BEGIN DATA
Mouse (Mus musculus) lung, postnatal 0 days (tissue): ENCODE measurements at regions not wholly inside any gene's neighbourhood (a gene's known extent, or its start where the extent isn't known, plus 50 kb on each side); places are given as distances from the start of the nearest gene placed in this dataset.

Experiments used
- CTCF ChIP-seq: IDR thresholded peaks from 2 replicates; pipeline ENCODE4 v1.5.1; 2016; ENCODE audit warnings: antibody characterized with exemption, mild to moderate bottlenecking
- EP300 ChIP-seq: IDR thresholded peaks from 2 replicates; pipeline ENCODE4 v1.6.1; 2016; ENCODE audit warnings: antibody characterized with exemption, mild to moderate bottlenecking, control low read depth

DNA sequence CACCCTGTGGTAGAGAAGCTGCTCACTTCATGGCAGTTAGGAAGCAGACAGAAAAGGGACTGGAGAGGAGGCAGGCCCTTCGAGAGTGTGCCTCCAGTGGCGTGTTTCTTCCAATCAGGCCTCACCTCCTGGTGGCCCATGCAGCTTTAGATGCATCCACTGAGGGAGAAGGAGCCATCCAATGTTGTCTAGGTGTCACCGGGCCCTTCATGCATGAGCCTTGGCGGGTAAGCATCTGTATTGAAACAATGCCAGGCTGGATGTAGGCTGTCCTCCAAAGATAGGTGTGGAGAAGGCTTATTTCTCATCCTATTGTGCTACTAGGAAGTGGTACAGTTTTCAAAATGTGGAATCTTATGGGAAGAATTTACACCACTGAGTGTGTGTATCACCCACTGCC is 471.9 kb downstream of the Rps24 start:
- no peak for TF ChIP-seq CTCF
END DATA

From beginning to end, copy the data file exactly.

Mouse (Mus musculus) lung, postnatal 0 days (tissue): ENCODE measurements at regions not wholly inside any gene's neighbourhood (a gene's known extent, or its start where the extent isn't known, plus 50 kb on each side); places are given as distances from the start of the nearest gene placed in this dataset.

Experiments used
- CTCF ChIP-seq: IDR thresholded peaks from 2 replicates; pipeline ENCODE4 v1.5.1; 2016; ENCODE audit warnings: antibody characterized with exemption, mild to moderate bottlenecking
- EP300 ChIP-seq: IDR thresholded peaks from 2 replicates; pipeline ENCODE4 v1.6.1; 2016; ENCODE audit warnings: antibody characterized with exemption, mild to moderate bottlenecking, control low read depth

DNA sequence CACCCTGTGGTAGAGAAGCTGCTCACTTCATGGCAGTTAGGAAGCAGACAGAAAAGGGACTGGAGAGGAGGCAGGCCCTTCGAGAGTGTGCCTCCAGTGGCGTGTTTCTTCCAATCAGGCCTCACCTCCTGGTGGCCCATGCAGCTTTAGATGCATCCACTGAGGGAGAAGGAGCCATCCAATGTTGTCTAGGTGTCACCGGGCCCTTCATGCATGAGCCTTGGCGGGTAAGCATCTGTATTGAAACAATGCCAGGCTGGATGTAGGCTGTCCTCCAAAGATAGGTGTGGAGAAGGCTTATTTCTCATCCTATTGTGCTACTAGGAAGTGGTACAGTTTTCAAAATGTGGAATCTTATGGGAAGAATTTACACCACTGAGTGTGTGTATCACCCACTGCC is 471.9 kb downstream of the Rps24 start:
- no peak for TF ChIP-seq CTCF